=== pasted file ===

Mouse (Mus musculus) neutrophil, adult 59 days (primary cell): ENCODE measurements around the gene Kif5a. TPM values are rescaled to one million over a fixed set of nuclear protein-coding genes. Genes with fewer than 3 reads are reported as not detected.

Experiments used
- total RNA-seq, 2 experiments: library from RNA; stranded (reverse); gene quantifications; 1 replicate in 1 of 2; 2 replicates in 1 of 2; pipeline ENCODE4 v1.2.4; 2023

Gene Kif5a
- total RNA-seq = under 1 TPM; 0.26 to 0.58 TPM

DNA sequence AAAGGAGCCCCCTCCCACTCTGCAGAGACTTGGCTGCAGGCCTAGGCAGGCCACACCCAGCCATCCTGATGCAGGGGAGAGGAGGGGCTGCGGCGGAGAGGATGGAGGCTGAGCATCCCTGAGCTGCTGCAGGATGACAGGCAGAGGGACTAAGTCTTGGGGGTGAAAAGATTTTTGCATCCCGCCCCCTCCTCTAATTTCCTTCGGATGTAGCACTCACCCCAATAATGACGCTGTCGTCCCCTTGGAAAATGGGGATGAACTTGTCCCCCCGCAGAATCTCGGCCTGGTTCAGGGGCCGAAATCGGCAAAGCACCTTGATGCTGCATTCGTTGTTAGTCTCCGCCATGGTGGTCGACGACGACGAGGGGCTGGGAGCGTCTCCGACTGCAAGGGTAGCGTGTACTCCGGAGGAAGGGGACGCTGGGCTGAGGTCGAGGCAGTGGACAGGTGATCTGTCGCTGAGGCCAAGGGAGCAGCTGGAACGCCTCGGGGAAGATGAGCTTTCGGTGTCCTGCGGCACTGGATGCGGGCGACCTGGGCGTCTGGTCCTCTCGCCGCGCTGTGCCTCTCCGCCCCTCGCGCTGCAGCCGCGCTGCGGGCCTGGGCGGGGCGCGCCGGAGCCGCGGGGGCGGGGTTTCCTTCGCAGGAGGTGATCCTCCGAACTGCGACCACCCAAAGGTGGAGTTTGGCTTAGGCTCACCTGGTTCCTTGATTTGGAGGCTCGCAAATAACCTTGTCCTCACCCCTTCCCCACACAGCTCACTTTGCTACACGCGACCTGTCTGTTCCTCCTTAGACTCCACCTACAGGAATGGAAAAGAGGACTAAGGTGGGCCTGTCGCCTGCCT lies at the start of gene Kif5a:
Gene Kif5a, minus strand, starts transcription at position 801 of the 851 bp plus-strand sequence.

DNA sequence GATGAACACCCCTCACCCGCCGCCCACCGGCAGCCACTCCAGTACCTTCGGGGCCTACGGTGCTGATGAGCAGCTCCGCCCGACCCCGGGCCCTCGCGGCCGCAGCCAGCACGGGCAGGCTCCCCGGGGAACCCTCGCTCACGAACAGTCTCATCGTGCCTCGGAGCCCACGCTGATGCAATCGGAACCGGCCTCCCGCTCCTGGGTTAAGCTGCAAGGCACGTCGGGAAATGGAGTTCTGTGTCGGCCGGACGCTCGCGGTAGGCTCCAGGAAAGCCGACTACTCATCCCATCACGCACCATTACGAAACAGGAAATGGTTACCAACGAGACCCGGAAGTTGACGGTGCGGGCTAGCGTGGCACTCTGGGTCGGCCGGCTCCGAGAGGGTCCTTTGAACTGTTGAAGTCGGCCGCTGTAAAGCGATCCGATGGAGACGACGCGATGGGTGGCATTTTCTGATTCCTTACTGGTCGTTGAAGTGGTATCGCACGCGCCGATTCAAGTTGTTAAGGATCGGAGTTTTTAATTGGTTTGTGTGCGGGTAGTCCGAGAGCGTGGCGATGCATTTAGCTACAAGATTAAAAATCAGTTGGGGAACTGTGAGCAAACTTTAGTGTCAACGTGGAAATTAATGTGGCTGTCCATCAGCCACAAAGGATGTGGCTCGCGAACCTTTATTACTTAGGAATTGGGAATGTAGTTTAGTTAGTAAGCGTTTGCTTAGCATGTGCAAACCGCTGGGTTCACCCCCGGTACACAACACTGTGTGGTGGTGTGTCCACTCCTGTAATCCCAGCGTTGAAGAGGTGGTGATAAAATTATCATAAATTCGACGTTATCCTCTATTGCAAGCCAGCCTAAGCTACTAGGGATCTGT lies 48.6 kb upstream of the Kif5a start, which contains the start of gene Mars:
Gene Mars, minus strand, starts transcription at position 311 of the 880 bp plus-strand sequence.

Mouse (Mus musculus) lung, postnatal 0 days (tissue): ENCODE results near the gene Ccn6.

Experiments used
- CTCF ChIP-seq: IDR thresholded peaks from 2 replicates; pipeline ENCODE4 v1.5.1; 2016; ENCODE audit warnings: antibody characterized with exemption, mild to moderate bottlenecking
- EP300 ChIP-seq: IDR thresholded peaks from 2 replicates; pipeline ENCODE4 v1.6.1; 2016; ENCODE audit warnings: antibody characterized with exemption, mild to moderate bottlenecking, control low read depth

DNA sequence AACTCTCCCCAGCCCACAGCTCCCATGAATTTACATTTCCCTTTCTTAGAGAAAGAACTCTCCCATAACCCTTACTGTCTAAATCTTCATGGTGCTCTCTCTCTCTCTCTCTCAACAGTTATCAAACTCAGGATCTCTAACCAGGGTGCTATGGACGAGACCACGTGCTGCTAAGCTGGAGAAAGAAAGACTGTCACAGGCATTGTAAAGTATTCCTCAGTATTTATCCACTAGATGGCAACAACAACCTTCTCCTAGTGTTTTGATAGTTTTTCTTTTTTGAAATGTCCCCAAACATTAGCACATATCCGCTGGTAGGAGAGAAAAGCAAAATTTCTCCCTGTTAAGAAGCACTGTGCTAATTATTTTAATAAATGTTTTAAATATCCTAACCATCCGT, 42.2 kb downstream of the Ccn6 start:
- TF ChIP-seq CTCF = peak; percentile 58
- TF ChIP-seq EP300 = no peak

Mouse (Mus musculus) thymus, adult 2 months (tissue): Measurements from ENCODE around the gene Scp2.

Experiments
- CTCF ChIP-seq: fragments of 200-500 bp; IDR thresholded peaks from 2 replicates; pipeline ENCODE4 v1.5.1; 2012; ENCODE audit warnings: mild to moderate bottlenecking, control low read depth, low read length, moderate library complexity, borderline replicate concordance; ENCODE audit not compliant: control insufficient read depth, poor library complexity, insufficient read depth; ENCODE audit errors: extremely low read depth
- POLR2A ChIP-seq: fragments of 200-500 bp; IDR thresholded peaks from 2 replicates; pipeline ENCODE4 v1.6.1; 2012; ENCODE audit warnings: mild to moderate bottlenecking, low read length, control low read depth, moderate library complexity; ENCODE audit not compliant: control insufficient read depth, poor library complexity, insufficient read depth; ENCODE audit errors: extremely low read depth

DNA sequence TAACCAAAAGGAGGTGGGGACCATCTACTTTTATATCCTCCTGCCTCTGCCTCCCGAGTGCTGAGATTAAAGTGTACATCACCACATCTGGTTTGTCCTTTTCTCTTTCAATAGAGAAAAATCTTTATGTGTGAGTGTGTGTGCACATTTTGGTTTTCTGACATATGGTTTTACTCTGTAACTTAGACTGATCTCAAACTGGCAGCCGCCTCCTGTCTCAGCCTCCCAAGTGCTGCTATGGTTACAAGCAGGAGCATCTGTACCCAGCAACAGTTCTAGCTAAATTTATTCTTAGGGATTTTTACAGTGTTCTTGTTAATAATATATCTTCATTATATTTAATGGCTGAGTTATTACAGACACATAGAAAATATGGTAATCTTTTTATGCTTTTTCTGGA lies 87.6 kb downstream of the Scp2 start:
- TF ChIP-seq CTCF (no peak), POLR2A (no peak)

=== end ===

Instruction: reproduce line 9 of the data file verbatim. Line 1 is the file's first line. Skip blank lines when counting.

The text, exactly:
Gene Mars, minus strand, starts transcription at position 311 of the 880 bp plus-strand sequence.